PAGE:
Somewhere I read that copying data from HDD having bad sector, can copy bad sector too and may corrupt health HDD.
No, this is not true. However, you can end up with corrupted data, since the data wasn't recoverable from the original drive.
When a drive has a bad sector, the drive firmware uses various tricks to try to recover the data (flying closer to the disk, increasing the tolerance on the signal detection system, simply trying to read it a dozen times and hoping one of them works, etc), only if all of that fails... the drive reports an error back to the operating system.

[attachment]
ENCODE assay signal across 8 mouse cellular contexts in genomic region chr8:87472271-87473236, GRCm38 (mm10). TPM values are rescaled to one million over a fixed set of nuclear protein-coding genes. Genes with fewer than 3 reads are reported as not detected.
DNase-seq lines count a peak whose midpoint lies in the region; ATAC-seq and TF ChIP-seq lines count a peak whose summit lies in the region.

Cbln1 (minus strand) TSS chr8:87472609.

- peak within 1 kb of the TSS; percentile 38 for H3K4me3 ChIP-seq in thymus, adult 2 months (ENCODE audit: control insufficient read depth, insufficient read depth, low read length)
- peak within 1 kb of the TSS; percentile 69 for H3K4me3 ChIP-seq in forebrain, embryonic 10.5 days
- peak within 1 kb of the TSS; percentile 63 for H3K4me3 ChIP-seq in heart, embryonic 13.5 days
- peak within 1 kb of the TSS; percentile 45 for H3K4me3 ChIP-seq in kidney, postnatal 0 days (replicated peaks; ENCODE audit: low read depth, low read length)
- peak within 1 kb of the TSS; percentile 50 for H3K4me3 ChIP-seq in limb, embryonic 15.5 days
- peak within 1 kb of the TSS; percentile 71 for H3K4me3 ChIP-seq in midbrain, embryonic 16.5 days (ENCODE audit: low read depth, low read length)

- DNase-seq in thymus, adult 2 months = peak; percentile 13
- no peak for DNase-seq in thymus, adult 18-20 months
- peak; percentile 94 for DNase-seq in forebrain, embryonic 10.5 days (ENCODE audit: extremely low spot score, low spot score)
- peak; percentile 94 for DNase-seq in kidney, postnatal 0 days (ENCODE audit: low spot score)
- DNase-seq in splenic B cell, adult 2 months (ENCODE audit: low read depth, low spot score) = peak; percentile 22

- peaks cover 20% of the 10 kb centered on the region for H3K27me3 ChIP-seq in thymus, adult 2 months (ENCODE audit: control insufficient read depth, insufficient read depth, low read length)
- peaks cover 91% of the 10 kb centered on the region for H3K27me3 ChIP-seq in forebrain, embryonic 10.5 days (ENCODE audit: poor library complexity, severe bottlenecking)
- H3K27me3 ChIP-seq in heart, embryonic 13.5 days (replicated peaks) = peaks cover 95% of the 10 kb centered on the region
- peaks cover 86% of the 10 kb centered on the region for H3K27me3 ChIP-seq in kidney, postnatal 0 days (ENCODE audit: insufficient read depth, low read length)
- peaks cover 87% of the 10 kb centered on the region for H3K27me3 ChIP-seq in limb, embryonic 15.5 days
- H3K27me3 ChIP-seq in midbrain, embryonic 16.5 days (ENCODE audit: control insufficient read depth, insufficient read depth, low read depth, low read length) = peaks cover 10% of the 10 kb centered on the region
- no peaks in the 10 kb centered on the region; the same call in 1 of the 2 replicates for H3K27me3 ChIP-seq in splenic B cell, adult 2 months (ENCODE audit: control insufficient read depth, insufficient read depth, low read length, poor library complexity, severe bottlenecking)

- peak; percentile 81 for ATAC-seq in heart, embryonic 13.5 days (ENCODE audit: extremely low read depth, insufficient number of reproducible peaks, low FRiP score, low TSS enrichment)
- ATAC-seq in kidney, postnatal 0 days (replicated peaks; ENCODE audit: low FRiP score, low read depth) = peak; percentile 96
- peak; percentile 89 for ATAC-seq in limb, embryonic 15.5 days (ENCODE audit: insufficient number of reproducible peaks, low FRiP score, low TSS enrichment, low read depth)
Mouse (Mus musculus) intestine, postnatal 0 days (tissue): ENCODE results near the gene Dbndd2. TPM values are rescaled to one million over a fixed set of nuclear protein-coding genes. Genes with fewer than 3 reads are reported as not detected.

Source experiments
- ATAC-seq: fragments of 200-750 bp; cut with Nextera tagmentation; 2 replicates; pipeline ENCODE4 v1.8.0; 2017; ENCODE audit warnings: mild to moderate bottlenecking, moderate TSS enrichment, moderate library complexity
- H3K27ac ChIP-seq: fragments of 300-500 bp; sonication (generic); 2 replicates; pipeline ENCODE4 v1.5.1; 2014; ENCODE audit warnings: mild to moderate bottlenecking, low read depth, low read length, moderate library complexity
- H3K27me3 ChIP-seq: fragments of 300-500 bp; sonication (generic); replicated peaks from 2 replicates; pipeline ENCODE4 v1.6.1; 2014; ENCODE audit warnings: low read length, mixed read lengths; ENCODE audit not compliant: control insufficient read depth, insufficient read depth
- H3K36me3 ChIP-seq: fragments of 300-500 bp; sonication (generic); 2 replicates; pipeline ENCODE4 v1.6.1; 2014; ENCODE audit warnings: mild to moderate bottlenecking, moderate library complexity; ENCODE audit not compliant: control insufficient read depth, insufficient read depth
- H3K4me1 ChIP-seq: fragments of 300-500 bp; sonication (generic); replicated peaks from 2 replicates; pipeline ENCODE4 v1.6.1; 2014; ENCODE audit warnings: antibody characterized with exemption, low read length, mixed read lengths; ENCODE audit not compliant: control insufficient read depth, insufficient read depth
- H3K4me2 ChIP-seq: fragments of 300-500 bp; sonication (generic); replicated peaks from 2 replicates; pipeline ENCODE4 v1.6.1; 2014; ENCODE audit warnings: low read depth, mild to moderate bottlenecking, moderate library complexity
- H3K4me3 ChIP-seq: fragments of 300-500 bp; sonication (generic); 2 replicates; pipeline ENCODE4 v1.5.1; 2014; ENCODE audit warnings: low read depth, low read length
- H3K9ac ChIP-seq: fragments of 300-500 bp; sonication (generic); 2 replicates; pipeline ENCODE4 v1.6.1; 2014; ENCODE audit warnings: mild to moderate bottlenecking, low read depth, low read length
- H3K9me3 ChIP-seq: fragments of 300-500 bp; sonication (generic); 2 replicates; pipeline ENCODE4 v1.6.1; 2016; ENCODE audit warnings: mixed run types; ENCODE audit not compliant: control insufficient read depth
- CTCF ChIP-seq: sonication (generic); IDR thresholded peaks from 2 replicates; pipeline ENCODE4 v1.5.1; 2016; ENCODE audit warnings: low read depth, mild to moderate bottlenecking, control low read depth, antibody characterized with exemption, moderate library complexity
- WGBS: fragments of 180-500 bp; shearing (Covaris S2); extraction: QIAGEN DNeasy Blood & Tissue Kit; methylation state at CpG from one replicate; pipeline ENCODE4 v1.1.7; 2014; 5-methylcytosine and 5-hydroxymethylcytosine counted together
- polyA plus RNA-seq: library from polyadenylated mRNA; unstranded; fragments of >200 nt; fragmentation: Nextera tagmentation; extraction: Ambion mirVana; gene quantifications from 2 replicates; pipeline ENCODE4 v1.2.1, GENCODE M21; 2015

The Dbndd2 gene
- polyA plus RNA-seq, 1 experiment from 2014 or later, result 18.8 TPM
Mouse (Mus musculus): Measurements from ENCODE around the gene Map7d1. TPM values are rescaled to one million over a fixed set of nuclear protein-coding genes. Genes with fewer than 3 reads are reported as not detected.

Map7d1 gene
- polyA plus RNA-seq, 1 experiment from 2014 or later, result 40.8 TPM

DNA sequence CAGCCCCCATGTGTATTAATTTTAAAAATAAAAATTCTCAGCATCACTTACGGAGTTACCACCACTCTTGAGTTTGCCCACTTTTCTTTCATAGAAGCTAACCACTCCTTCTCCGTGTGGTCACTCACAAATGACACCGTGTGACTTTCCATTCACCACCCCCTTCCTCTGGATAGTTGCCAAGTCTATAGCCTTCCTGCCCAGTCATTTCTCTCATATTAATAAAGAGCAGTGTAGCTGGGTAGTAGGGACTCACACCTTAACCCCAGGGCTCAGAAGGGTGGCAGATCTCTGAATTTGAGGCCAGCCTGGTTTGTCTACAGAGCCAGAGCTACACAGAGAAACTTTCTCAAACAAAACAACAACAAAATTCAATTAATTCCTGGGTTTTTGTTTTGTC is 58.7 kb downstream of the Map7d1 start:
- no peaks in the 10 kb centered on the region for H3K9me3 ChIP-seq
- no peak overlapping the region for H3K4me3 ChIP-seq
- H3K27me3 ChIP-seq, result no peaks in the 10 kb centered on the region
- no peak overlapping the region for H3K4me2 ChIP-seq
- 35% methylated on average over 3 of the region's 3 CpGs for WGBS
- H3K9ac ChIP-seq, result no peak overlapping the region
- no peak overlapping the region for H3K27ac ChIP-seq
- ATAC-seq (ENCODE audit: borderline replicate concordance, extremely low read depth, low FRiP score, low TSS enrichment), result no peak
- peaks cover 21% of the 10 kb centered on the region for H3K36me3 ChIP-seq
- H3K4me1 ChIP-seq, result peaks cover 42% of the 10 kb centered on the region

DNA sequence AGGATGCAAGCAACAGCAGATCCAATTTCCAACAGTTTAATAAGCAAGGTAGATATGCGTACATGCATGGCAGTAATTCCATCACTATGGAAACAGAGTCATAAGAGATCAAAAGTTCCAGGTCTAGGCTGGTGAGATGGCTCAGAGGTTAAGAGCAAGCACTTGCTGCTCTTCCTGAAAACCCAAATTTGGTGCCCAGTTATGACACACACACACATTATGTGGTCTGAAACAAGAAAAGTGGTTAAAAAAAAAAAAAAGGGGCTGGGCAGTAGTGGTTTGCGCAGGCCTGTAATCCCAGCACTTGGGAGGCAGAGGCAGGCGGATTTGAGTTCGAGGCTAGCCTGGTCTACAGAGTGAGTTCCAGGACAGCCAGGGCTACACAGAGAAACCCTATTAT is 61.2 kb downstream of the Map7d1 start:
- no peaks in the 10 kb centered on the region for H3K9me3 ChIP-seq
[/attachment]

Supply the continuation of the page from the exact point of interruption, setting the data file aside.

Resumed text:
What happens now depends on which knobs the operating system has turned. The drive typically tries to blacklist that sector and returns some pregenerated data (usually 0's, although this is configurable) back to the computer. For subsequent writes to that location, the drive internally remaps those sector addresses (LBAs) to a special section of the drive dedicated to such things.
Most hard drive errors are never seen by the user, since modern drives are fairly good at recovering data on their own. Some types of drive errors, such as bumps on the surface of the disk or damaged heads... have a tendancy of "spreading" across the drive. Causing you to lose more and more data as time goes on. If you are seeing errors persistently, you should be getting rid of that disk quickly... since you may have filled that section of the drive used for overprovisioning, or simply have ALOT of errors.